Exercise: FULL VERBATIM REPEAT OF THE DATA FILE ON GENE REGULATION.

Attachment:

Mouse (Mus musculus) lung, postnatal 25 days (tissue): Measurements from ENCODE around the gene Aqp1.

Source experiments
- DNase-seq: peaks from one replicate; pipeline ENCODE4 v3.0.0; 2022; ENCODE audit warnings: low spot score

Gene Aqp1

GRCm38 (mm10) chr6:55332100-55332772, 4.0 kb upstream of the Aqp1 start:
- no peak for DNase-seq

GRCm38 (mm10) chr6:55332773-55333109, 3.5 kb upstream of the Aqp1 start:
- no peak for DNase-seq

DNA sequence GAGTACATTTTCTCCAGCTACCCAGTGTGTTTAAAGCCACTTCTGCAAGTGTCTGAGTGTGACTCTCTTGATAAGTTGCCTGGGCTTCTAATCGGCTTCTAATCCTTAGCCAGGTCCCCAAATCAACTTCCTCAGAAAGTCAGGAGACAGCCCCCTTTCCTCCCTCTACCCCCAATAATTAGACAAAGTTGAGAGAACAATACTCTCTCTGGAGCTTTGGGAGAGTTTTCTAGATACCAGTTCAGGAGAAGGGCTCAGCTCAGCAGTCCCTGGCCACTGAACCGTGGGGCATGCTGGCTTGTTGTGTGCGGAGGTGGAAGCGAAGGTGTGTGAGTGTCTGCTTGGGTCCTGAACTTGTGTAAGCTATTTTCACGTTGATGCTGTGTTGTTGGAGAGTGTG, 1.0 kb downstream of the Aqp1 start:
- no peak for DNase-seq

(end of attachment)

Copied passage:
Mouse (Mus musculus) lung, postnatal 25 days (tissue): Measurements from ENCODE around the gene Aqp1.

Source experiments
- DNase-seq: peaks from one replicate; pipeline ENCODE4 v3.0.0; 2022; ENCODE audit warnings: low spot score

Gene Aqp1

GRCm38 (mm10) chr6:55332100-55332772, 4.0 kb upstream of the Aqp1 start:
- no peak for DNase-seq

GRCm38 (mm10) chr6:55332773-55333109, 3.5 kb upstream of the Aqp1 start:
- no peak for DNase-seq

DNA sequence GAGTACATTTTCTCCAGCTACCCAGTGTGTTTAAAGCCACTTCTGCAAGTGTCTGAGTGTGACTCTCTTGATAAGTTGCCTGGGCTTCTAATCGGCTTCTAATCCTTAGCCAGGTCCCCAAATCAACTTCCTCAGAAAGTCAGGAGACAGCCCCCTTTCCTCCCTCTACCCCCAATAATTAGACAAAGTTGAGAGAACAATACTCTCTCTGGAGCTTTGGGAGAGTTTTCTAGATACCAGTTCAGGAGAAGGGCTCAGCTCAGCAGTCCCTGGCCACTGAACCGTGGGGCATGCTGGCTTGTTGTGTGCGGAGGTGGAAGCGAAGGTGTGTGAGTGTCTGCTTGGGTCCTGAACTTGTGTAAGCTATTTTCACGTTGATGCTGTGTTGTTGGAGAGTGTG, 1.0 kb downstream of the Aqp1 start:
- no peak for DNase-seq